“This dodge”

My friend, the human race is always trying this dodge of making everything entirely easy; but the difficulty which it shifts off one thing it shifts on to another.

— Tremendous Trifles (1909).

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Published in: on September 19, 2018 at 11:54 am  Leave a Comment  

“A cosmic and philosophic humour”

The fundamental conception in the minds of the majority of our younger writers is that comedy is, ‘par excellence,’ a fragile thing. It is conceived to be a conventional world of the most absolutely delicate and gimcrack description. Such stories as Mr Max Beerbohm’s ‘Happy Hypocrite’ are conceptions which would vanish or fall into utter nonsense if viewed by one single degree too seriously.

But great comedy, the comedy of  Shakespeare or Sterne, not only can be, but must be, taken seriously. There is nothing to which a man must give himself up with more faith and self-abandonment than to genuine laughter. In such comedies one laughs with the heroes and not at them. The humour which steeps the stories of Falstaff and Uncle Toby is a cosmic and philosophic humour, a geniality which goes down to the depths. It is not superficial reading, it is not even, strictly speaking, light reading. Our sympathies are as much committed to the characters as if they were the predestined victims in a Greek tragedy.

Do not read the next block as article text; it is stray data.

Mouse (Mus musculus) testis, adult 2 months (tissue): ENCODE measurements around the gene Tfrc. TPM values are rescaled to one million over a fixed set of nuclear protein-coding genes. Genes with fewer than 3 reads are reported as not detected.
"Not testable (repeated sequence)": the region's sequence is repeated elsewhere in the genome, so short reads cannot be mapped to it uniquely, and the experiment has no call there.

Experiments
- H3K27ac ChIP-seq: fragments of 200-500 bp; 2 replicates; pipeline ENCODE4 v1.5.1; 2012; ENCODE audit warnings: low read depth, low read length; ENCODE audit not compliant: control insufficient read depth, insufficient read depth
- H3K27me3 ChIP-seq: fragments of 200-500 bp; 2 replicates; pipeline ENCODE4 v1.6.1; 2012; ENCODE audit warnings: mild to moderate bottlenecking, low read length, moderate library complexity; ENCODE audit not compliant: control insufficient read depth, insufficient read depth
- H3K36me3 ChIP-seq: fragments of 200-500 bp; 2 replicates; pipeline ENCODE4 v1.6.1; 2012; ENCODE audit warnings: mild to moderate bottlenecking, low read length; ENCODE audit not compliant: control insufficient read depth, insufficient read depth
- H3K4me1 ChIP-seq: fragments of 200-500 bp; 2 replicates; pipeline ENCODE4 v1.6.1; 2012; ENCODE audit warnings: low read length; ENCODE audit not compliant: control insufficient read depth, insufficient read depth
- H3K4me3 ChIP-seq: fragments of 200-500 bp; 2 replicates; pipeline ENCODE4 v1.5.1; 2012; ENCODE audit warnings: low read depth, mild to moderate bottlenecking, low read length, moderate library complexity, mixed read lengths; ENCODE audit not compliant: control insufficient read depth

The modern writer of comedies may be said to boast of the brittleness of his characters. He seems always on the eve of knocking his puppets to pieces. When John Oliver Hobbes wrote for the first time a comedy of serious emotions, she named it, with a thinly-disguised contempt for her own work, ‘A Sentimental Comedy.’ The ground of this conception of the artificiality of comedy is a profound pessimism. Life in the eyes of these mournful buffoons is itself an utterly tragic thing; comedy must be as hollow as a grinning mask. It is a refuge from the world, and not even, properly speaking, a part of it. Their wit is a thin sheet of shining ice over the eternal waters of bitterness.

Twelve Types (1903).

Published in: on September 12, 2018 at 12:25 pm  Leave a Comment  

Slang and poetry

All slang is metaphor, and all metaphor is poetry.

 — The Defendant (1901).

Published in: on September 6, 2018 at 4:12 pm  Leave a Comment